Food additives – are we better off safe than sorry?

Marit Kolby Zinöcker, Inge Andreas Lindseth About the authors

Several animal studies suggest that certain additives used by the food processing industry may have an adverse metabolic effect and impact negatively on immune response functions. These effects appear to originate from changes to the intestinal flora. The use of such food additives is therefore a potential health hazard for human beings.

Texturing agents are a group of food additives that have the capacity to improve and preserve the texture of processed foods. They can work as emulsifiers (enabling water to mix with oil/fat), or as thickening, gelling or stabilising agents, or they can combine all of the above. Texturing agents are found in many staple products readily available in Norwegian supermarkets, e.g. bread and other baked goods, tortilla wraps, dairy produce, ice cream, cold meats, bacon, coconut milk and sauces. Several studies now suggest that some texturing agents may affect the intestinal flora and cause disease in test animals.

The first study to suggest that the emulsifier carboxymethyl cellulose (E466) may cause intestinal inflammation in mice, was published in 2009 (1). In 2015, another study showed that carboxymethyl cellulose and polysorbate 80 (E433) caused obesity and metabolic syndrome in mice (2). The researchers were able to show that the harmful effects were caused by changes to the intestinal flora and that the texturing agents increased the bacteria’s ability to cause inflammation in the host (3, 4). A study from 2017 suggested a worrying consequence of such inflammation over time, in the form of an increased incidence of bowel cancer in mice (5). These effects were found even at low doses that were meant to reflect a normal intake of foods produced with such additives.

In our opinion, the evidence base that is currently available calls for a stricter application of the precautionary principle of ‘better safe than sorry’

Several texturing agents have proved to be linked with a negative effect on the intestinal flora and therefore the host. A study of monolaurin, a compound that (in unknown proportions) may form a constituent of mono- and diglycerides of fatty acids (E471), showed a change to the intestinal flora that led to increased inflammation as well as metabolic syndrome in mice (6). Studies on the effect of carrageenans (E407) added to the feed of guinea pigs, rabbits, mice and rats have shown changes to the intestinal flora followed by intestinal inflammation (7). According to a human study from 2017, exposure to carrageenan, even at lower levels than through normal food intake, triggered a relapse of active disease in people with inflammatory bowel disease. When carrageenan was removed from the diet, none of the participants suffered a relapse for the duration of the one-year study period (8).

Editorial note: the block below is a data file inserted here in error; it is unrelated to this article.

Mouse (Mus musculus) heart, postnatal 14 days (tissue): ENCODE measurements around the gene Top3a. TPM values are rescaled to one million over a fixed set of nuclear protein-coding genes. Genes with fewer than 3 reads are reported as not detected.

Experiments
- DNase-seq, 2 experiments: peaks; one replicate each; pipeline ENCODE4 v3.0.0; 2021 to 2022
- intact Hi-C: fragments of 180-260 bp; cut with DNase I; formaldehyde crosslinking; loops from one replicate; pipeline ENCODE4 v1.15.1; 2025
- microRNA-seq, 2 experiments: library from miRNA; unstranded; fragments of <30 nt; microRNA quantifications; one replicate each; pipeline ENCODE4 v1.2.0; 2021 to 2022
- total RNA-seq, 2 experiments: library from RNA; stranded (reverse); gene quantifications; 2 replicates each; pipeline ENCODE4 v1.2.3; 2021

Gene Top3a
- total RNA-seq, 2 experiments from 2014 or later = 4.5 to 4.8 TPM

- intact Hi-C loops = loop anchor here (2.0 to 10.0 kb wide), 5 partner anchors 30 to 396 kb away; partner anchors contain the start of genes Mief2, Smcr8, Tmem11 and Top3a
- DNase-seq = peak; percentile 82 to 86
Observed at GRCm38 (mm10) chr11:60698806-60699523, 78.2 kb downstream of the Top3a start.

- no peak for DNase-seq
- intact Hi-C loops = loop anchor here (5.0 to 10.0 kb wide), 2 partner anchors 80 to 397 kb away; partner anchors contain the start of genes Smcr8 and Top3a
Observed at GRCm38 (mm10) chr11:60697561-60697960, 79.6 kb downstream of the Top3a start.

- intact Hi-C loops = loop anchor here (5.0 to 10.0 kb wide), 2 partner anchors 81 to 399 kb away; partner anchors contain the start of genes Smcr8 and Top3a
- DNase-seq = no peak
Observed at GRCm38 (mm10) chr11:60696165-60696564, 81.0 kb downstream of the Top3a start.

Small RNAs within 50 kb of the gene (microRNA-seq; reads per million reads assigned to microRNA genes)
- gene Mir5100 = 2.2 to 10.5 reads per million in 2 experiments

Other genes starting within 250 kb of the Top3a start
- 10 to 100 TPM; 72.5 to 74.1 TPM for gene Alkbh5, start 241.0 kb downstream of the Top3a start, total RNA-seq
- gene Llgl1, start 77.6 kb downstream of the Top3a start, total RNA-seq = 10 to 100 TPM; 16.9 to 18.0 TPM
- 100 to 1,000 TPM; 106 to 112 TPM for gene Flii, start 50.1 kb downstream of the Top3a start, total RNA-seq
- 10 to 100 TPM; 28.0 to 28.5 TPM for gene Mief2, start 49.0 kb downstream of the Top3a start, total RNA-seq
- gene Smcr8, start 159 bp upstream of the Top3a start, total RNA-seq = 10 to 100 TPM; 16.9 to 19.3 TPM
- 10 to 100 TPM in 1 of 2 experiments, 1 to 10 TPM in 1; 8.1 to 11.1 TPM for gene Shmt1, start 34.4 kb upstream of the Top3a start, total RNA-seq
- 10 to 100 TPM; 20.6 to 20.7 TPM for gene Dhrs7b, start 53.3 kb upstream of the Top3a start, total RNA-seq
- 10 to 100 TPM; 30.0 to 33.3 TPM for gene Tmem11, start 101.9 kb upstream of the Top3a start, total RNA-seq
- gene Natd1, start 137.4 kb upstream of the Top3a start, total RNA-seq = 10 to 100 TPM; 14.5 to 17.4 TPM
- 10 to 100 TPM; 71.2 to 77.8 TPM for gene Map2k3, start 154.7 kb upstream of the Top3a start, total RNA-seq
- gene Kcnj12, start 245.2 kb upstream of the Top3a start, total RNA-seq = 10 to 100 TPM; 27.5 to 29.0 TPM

Based on today’s knowledge, there are alternatives that appear to be safer. Lecithin (E322), an emulsifying fatty substance, has been shown to repair the intestinal barrier in humans and has a beneficial effect on ulcerative colitis (9).

What do we do while there is doubt?

We believe that food cannot be regarded as safe if it is produced with additives that may cause growth advantages or increased virulence in (opportunistic) pathogenic micro-organisms in the host’s gut. The contradictory effects of different types of texturing agent emphasise the stricter application of the precautionary principle. The European Food Safety need for each individual additive to be tested for its effect on the intestinal flora prior to approval.

In our opinion, the evidence base that is currently available calls for a stricter application of the precautionary principle. The European Food Safety Authority has recently carried out a new risk assessment of all texturing agents approved for use in food manufacturing, and according to the report, the panel of experts were familiar with several of the animal studies that have shown negative effects after exposure to such agents. Nevertheless, no further research in this area has been sought, and no interventions have been proposed (10). It is a paradox that animal studies are deemed good enough for conducting risk assessments prior to approval, but not for taking action when harmful effects have been documented.

The first human study to test the effect of carboxymethyl cellulose has commenced (11). In the meantime, the best solution appears to be to avoid products that contain the emulsifiers that have proved harmful to test animals.

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